The Nursing Alliance for Quality Care (NAQC) recently released Guiding Principles for Patient Engagement. This list of nine core principles is designed to assist nurses and other health care providers in delivering high-quality, patient-centered care through full engagement in all aspects of their care.
Many of these principles are things that we as nurses do every day, but NAQC reminds us that these things are all central to improving and maintaining high quality patient centered care. The principles include:
· There must be a dynamic partnership among patients, their families and the providers of their health care, which at the same time respects the boundaries of privacy, competent decision-making and ethical behavior.
· This relationship is grounded in confidentiality, where the patient defines the scope of the confidentiality. Patients are the best and ultimate source of information about their health status and retain the right to make their own decisions about care.
· In this relationship, there are mutual responsibilities and accountabilities among the patient, the family and the provider that make it effective.
· Providers must recognize that the extent to which patients and family members are able to engage or choose to engage may vary greatly based on individual circumstances. Advocacy for patients who are unable to participate fully is a fundamental nursing role.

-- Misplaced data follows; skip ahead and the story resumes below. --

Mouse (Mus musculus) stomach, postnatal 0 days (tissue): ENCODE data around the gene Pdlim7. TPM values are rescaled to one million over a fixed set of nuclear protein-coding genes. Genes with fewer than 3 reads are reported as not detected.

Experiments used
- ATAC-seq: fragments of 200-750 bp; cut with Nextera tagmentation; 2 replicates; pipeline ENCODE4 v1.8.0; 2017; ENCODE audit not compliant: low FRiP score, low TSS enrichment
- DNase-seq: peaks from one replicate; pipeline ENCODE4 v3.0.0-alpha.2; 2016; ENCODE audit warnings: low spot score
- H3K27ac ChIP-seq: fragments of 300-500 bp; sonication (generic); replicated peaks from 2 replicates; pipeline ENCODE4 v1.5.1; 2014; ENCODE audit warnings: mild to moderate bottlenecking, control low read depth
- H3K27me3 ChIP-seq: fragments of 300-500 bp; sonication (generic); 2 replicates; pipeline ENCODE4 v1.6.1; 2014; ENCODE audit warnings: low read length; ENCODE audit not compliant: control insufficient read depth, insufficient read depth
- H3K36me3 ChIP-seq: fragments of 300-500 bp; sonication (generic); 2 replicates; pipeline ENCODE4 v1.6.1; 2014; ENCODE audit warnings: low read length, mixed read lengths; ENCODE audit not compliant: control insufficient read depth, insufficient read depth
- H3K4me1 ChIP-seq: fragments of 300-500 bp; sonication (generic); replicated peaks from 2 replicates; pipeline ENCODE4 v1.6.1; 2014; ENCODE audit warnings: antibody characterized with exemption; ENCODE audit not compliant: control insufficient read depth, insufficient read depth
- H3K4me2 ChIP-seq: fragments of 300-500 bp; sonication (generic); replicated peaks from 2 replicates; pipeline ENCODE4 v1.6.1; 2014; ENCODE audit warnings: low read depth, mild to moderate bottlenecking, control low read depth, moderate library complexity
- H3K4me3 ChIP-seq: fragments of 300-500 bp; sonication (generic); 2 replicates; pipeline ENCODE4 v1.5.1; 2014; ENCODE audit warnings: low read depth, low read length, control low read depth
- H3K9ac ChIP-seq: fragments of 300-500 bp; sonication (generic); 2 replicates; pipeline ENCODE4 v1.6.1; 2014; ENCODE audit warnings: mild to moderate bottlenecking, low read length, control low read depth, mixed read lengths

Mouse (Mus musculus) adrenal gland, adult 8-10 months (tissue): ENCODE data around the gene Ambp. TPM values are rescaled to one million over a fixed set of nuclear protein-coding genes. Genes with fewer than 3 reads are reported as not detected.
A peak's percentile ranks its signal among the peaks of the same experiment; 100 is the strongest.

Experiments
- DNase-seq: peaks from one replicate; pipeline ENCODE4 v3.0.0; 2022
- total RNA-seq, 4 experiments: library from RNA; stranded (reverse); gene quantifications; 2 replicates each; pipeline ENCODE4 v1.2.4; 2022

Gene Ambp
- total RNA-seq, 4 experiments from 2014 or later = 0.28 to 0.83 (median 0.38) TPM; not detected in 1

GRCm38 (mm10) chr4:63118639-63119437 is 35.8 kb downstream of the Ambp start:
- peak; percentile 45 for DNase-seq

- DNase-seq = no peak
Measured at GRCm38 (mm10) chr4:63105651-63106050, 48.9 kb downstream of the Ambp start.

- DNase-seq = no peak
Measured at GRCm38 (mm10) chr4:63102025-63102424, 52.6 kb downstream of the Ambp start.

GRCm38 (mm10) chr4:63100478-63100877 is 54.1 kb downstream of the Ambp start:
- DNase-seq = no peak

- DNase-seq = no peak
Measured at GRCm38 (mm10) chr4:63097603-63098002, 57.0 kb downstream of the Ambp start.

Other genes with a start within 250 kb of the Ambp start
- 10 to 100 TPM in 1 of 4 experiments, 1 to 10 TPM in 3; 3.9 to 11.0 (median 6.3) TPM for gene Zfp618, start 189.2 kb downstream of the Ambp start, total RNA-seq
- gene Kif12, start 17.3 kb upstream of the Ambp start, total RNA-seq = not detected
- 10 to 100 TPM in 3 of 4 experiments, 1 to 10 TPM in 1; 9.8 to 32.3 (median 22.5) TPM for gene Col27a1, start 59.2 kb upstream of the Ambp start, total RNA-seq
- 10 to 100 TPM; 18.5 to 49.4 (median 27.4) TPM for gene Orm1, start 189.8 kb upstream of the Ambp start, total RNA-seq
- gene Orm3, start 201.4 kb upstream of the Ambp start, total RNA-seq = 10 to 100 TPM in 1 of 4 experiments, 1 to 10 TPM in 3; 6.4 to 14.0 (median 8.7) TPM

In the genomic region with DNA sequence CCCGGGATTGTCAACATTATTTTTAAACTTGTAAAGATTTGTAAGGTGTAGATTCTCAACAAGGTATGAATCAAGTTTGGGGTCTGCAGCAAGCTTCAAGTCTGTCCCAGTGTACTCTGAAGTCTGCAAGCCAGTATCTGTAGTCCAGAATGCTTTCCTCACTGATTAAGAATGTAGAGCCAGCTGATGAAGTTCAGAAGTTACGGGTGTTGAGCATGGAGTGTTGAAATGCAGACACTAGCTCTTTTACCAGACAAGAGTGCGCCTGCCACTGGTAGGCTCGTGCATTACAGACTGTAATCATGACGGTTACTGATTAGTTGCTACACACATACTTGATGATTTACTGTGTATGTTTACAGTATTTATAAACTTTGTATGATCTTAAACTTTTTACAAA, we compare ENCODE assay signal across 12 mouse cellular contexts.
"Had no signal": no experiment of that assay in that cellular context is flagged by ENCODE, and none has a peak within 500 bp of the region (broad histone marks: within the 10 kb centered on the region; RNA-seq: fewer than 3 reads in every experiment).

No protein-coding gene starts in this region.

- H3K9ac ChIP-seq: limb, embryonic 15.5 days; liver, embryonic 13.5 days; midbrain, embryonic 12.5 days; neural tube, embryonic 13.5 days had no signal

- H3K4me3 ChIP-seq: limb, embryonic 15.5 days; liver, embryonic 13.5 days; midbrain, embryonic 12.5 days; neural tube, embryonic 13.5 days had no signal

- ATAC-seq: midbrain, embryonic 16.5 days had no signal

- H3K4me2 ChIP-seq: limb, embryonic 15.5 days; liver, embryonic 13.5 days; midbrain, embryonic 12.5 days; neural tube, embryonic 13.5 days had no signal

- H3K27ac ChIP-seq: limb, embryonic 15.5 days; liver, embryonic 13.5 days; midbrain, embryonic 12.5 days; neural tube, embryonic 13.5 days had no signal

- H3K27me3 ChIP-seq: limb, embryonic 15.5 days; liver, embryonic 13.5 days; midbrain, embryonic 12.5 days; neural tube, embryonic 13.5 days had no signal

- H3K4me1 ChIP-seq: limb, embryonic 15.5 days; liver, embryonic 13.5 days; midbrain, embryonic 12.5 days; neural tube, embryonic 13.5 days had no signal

· All encounters and transactions with the patient and family occur while respecting the boundaries that protect recipients of care as well as providers of that care.
· Patient advocacy is the demonstration of how all of the components of the relationship fit together.
· This relationship is grounded in an appreciation of patient’s rights and expands on the rights to include mutuality.
· Mutuality includes sharing of information, creation of consensus and shared decision-making.
· Health care literacy is essential for patient, family and provider to understand the components of patient engagement. Providers must maintain awareness of the health care literacy level of the patient and family and respond accordingly. Acknowledgment and appreciation of diverse backgrounds is an essential part of the engagement process.
In November, NAQC will hold a conference “to spark discussion of how to move from principles to practical models of care delivery.” A call or posters and more information is available at the website.